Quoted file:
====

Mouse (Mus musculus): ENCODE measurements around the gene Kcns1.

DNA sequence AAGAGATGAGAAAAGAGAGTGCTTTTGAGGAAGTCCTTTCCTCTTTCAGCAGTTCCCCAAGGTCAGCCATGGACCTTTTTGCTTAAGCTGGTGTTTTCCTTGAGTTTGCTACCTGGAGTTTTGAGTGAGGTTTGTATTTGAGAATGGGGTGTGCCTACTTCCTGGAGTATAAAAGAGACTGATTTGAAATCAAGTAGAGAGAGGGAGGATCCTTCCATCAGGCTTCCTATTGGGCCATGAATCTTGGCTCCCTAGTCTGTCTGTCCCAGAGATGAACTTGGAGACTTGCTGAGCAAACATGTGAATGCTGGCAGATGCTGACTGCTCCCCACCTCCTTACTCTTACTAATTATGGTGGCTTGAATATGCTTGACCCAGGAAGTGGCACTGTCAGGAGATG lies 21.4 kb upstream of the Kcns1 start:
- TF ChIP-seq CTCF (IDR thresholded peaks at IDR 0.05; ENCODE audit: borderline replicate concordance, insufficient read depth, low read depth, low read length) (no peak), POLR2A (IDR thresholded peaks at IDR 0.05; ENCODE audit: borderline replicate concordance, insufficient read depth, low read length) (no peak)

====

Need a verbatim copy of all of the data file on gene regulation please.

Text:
Mouse (Mus musculus): ENCODE measurements around the gene Kcns1.

DNA sequence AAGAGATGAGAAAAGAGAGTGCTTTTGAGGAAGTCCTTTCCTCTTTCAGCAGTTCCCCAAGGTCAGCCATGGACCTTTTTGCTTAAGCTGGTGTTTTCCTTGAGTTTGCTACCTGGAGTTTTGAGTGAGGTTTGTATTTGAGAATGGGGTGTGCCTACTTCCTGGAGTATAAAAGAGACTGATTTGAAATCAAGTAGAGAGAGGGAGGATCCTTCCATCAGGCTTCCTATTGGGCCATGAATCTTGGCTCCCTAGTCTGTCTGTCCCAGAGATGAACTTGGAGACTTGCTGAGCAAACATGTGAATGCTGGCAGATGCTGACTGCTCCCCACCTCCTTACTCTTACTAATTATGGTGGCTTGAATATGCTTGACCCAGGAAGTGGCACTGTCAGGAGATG lies 21.4 kb upstream of the Kcns1 start:
- TF ChIP-seq CTCF (IDR thresholded peaks at IDR 0.05; ENCODE audit: borderline replicate concordance, insufficient read depth, low read depth, low read length) (no peak), POLR2A (IDR thresholded peaks at IDR 0.05; ENCODE audit: borderline replicate concordance, insufficient read depth, low read length) (no peak)